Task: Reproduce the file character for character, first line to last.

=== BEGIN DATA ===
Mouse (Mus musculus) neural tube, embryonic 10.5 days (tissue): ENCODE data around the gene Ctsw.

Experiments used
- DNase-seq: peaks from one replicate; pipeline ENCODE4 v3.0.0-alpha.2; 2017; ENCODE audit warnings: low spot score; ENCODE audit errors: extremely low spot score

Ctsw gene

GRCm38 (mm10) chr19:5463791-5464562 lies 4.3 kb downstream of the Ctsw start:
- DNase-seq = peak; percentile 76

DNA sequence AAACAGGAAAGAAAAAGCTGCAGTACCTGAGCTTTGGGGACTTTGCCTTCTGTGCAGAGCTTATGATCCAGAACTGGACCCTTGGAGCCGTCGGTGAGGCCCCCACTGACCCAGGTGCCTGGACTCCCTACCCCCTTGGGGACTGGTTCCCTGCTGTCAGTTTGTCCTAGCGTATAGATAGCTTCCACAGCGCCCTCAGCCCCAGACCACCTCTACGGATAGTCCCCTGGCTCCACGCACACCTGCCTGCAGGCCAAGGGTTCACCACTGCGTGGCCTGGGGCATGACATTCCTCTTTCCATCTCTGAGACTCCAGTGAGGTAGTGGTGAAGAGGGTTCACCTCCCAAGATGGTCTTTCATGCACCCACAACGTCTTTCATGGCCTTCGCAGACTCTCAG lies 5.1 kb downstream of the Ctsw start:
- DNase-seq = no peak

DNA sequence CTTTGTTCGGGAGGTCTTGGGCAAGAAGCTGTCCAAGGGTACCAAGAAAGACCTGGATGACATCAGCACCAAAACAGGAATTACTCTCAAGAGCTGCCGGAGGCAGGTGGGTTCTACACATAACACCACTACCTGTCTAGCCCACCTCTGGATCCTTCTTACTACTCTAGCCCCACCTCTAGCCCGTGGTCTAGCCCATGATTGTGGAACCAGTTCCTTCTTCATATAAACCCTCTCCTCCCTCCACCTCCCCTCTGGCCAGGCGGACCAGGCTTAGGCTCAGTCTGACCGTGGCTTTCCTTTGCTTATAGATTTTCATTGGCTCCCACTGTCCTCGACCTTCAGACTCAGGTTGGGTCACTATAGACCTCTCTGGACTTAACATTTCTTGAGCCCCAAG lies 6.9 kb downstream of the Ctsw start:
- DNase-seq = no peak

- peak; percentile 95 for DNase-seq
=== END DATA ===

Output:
Mouse (Mus musculus) neural tube, embryonic 10.5 days (tissue): ENCODE data around the gene Ctsw.

Experiments used
- DNase-seq: peaks from one replicate; pipeline ENCODE4 v3.0.0-alpha.2; 2017; ENCODE audit warnings: low spot score; ENCODE audit errors: extremely low spot score

Ctsw gene

GRCm38 (mm10) chr19:5463791-5464562 lies 4.3 kb downstream of the Ctsw start:
- DNase-seq = peak; percentile 76

DNA sequence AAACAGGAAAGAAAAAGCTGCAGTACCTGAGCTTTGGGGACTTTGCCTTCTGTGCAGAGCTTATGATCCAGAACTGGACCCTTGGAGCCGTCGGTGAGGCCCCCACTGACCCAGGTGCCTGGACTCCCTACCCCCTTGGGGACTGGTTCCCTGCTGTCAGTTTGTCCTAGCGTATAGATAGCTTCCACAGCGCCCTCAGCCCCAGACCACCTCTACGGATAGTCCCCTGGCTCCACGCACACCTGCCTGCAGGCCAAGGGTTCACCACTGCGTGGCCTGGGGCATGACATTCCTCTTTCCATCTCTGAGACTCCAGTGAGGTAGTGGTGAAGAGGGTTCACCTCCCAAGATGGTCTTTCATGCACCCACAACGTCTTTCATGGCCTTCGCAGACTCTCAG lies 5.1 kb downstream of the Ctsw start:
- DNase-seq = no peak

DNA sequence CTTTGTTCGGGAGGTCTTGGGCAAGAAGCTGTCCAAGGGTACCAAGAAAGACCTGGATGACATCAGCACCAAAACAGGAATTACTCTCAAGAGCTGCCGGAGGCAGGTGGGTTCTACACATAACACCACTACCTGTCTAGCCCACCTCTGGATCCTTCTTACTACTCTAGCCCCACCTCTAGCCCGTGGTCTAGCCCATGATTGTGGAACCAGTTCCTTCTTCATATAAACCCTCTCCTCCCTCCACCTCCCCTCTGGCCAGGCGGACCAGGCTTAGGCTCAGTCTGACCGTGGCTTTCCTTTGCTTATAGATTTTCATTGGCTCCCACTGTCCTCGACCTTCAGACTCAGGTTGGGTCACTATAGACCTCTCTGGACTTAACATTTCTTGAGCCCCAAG lies 6.9 kb downstream of the Ctsw start:
- DNase-seq = no peak

- peak; percentile 95 for DNase-seq